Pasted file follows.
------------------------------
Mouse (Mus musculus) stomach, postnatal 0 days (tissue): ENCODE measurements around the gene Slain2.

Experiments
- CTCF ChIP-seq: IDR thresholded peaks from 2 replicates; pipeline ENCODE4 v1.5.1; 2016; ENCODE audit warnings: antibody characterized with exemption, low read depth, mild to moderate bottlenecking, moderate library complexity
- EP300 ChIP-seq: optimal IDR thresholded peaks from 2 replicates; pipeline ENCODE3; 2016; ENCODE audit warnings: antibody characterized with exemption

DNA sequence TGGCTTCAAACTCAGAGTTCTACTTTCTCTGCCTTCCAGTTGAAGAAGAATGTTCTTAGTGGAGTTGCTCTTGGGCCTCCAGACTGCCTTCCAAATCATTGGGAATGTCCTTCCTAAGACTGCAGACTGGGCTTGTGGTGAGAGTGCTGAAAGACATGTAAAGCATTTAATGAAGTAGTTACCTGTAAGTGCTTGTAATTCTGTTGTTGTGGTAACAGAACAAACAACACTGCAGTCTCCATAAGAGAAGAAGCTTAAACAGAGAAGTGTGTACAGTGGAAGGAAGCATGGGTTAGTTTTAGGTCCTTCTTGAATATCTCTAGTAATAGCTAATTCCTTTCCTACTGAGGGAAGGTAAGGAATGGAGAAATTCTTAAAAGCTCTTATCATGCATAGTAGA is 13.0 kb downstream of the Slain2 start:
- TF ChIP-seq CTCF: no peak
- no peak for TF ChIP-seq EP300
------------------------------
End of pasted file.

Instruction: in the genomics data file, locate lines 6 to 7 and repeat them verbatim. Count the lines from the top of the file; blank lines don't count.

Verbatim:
- TF ChIP-seq CTCF: no peak
- no peak for TF ChIP-seq EP300